Chinese economic data broadly disappointed in July, spurring fears the government’s stimulus efforts are failing to halt this year’s slowdown. In our view, however, they more likely reflect the predictable after-effects of an early-2018 crackdown on shadow banking and don’t mean the Chinese economy is losing steam.
For your viewing convenience, here are the most noteworthy economic statistics released in July.
Exhibit 1: Chinese July Economic Data
Source: National Bureau of Statistics of China, as of 8/16/2018.
Among these, retail sales, industrial production and total social financing—a measure of available credit—lagged expectations. Headlines wondered: Given recently announced fiscal stimulus measures, why is the economy still seemingly slowing? Is it US tariffs’ fault? Sagging domestic demand? And regardless of the cause, what is China to do if stimulus proves feckless?
We believe these worries are overblown for a variety of reasons. For starters, as we have written, tariffs’ scope remains small—and we believe there is a very strong likelihood it stays that way. Second, it takes a little while for new government spending and lending to ripple through the economy—and Chinese officials just announced much of this stimulus in late July![i] Expecting a resulting jolt to show up in July data—which cover the whole month, not just the tail end—strikes us as a tad premature.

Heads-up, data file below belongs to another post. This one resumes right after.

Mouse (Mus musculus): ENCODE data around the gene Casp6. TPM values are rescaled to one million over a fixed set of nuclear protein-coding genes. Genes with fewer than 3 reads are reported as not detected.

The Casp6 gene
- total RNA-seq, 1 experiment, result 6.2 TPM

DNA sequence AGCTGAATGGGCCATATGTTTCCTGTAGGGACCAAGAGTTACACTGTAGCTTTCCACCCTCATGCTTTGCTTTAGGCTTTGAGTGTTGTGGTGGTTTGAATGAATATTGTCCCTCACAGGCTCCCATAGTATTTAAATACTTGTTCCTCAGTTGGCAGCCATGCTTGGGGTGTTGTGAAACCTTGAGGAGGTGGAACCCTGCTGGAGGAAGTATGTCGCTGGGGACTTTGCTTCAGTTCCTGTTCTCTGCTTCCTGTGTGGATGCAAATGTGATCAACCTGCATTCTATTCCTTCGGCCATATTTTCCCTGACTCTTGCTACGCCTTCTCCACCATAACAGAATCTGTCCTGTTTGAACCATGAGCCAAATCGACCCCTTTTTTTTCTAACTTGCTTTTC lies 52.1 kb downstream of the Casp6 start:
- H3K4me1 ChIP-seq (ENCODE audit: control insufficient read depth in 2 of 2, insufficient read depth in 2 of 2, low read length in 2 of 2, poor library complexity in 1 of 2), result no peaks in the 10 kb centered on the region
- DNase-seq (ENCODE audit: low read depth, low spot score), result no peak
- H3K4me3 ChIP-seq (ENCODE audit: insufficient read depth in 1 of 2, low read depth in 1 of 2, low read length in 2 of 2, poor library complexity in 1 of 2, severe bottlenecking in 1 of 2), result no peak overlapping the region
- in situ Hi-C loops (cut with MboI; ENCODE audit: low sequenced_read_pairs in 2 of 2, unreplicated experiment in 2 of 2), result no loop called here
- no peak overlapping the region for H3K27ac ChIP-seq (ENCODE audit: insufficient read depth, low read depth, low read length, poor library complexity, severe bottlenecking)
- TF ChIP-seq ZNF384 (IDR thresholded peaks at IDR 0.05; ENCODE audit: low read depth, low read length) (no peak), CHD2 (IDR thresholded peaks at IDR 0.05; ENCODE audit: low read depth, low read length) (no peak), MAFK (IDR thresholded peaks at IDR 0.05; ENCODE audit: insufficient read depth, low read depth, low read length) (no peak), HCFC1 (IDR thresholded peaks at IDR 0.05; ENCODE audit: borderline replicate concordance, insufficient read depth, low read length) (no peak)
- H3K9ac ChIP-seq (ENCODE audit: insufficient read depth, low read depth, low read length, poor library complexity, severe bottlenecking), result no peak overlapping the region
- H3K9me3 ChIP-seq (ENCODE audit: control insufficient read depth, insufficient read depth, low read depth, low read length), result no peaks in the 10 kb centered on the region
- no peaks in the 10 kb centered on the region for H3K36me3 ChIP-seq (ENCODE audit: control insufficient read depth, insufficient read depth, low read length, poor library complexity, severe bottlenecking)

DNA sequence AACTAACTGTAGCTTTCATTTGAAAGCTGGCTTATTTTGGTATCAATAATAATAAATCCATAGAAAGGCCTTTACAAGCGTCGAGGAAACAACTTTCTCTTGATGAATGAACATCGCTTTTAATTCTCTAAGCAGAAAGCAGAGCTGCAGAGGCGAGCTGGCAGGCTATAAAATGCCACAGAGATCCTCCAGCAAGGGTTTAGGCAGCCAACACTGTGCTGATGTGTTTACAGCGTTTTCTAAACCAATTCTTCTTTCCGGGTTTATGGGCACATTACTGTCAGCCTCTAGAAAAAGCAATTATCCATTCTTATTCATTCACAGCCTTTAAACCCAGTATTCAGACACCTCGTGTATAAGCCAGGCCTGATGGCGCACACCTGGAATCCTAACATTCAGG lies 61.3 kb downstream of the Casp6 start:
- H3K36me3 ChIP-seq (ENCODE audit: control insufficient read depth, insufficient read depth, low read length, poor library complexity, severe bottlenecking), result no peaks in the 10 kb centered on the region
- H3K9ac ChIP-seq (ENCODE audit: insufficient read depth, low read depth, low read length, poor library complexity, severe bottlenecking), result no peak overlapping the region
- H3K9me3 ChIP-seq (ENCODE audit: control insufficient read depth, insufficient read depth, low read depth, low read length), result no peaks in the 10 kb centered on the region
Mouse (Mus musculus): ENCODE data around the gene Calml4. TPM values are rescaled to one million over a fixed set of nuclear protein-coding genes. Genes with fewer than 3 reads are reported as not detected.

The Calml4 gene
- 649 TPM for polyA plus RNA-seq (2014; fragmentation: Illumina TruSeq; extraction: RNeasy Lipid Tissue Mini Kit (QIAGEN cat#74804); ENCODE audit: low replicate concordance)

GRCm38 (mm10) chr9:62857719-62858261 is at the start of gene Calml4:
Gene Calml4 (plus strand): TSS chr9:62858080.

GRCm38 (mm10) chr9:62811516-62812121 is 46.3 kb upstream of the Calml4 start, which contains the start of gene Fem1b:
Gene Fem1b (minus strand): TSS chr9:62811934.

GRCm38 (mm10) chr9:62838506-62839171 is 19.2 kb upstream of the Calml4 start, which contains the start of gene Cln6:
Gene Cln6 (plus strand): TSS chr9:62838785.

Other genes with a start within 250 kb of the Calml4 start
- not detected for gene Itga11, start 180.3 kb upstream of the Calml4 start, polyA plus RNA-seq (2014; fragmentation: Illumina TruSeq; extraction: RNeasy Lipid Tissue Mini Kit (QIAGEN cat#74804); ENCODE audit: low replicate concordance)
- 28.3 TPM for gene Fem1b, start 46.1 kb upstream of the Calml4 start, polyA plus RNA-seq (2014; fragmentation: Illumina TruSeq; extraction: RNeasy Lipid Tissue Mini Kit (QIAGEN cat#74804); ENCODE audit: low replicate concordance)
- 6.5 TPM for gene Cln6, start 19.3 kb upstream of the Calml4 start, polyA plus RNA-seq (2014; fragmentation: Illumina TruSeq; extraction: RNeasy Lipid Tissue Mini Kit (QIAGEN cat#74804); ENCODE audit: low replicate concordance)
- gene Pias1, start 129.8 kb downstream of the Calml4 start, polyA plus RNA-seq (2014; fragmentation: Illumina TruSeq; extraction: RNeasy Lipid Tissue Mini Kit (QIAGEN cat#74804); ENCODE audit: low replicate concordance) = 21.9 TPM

Moreover, we are talking about one month—and monthly data tend to wobble. July may prove a blip or part of a more significant slowdown—only time will tell. It wouldn’t shock if a couple more blips await, either, particularly as measures implemented earlier this year cracking down on risky lending practices continue having their intended effect.
But this doesn’t mean the Chinese government is powerless. Regulators have already softened some financial rules and probably do so again if data disappoint further. Also, Goldman Sachs recently reported comments from the country’s central bank suggest additional stimulus is likely forthcoming. To us, this is further evidence Chinese regulators possess the tools needed to cushion their shadow banking crackdown. They have been balancing twin goals of social stability and addressing financial sector excesses for a while now, and while the road ahead may hold some more bumps, thus far it doesn’t appear a “hard landing” is materially more likely today than at any point in the last several years when folks have fretted it.
[i] “China stimulus signals trade war first, debt worry later,” Issaku Harada, Nikkei Asian Review, 7/25/2018. https://asia.nikkei.com/Economy/Trade-War/China-stimulus-signals-trade-war-first-debt-worry-later
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*The content contained in this article represents only the opinions and viewpoints of the Fisher Investments editorial staff.